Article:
This post was inspired by this article. When I was reading it, I was thinking about the WASH (water access, sanitation and hygiene) sector. This is not a surprise because I am pretty much constantly thinking about it.
I thought, what would a sustainability [meaning, simplified: the ability of an installed water system to function after the organization that installed it has left] ecosystem look like?
“In the ocean, a reef provides a structure that protects fish, provides food, and creates an arena for marine plants and animals to live and thrive.”
Using this example, the installed water system would be the fish (…or would the fish be the person using the water system?). What would the surrounding coral reef look like for the WASH sector? The ocean would be funding (as in the water would be the money…?). The coral would be local government. NGOs would be seaweed. Maybe the WASH sector right now would look a bit like the Great Barrier Reef and its current deteriorating state (sad…). The coral (local government) is being destroyed, weakened. The seaweed sustains the fish in the meantime but it is not a reliable source of food.
In the real world though (getting away from my marine metaphor) my initial thought is that the “ecosystem” would look something like this (yes, biased view, because I’ve been helping develop it). This is a platform for WASH sector stakeholders to promote the provision of lasting water services. It could be an on-line platform such as sustainablewash.org. Or it could be a collection of organizations that give best practice advice for WASH project stakeholders. I also think WASH Cost and crowd-sourcing WASH data such as mWater and Akvo FLOW (FLOW is in development. Also I am planning a post about platforms such as mWater and FLOW) should be included in the ecosystem. They are tools that all stakeholders should be using.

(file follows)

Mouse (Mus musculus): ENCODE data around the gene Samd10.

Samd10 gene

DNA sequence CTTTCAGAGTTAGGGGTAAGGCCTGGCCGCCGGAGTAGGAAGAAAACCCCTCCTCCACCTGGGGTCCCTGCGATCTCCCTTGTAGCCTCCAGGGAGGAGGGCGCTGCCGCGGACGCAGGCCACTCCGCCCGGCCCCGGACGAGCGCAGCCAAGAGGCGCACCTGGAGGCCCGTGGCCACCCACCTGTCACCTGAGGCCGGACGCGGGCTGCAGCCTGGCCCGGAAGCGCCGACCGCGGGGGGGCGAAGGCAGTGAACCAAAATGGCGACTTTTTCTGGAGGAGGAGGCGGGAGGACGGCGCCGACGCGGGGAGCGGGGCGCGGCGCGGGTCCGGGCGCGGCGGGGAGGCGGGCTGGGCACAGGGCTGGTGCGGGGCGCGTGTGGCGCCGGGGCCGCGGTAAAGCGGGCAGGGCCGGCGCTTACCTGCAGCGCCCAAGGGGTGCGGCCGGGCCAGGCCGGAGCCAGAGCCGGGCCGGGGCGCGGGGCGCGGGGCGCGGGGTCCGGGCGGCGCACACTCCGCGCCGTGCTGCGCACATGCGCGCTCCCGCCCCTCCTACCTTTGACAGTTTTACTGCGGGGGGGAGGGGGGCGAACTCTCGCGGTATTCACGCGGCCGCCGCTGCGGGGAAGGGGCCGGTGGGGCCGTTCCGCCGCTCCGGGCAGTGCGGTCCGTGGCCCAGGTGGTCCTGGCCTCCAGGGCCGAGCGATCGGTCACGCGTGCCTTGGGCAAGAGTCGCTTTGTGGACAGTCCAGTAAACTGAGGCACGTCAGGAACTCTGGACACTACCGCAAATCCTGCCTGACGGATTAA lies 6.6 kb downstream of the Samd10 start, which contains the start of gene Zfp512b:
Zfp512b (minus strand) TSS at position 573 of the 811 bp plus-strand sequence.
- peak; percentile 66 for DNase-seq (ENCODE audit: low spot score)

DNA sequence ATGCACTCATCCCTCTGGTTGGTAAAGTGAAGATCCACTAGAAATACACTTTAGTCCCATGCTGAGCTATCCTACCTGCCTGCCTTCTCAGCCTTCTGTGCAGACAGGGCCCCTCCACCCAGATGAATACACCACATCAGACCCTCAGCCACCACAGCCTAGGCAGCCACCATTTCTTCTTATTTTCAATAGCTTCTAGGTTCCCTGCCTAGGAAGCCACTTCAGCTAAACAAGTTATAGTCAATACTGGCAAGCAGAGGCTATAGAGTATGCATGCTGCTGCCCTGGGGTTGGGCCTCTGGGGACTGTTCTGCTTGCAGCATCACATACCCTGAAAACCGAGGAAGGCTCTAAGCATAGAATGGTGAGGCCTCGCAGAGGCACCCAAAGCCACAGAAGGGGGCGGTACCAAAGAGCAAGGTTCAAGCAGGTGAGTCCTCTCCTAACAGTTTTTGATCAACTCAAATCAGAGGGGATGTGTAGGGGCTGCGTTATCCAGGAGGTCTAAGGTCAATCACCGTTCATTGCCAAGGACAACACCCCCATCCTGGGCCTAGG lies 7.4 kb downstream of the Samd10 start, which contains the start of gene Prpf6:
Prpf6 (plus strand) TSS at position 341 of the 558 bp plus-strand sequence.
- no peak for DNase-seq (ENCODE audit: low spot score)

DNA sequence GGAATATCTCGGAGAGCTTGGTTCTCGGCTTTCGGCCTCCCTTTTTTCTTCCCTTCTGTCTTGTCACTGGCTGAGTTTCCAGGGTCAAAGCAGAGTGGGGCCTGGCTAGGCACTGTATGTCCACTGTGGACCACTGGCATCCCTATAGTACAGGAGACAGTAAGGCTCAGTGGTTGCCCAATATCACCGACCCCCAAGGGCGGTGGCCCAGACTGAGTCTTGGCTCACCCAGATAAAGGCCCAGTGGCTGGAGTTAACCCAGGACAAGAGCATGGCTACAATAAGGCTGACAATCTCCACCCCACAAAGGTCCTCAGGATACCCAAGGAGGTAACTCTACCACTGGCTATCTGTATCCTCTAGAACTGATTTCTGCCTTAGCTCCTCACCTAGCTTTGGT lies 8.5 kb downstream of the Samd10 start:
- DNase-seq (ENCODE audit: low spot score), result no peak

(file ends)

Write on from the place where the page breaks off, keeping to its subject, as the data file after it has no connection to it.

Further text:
As the article says:
Get the right people involved.
In this sector, that would mean promoting ownership by local government of water systems. It would mean getting donors to require long-term monitoring post project close-out (from when the grant agreement or contract is signed) of the system they are funding. One of the reasons that approx. 30% of WASH projects fail after 2-5 years is that the right people haven’t yet been involved in the sustainability dialogue. It’s donors and governments. They are the heavy-weights. NGOs will require monitoring of their systems if they are being required to by their donors.
In summary, there needs to be an environment (or ecosystem) in place that promotes WASH projects that actually last. Just what that looks like is to be determined. It something that I wholesomely intend to get to the bottom of.
Good night my WASH-y friends!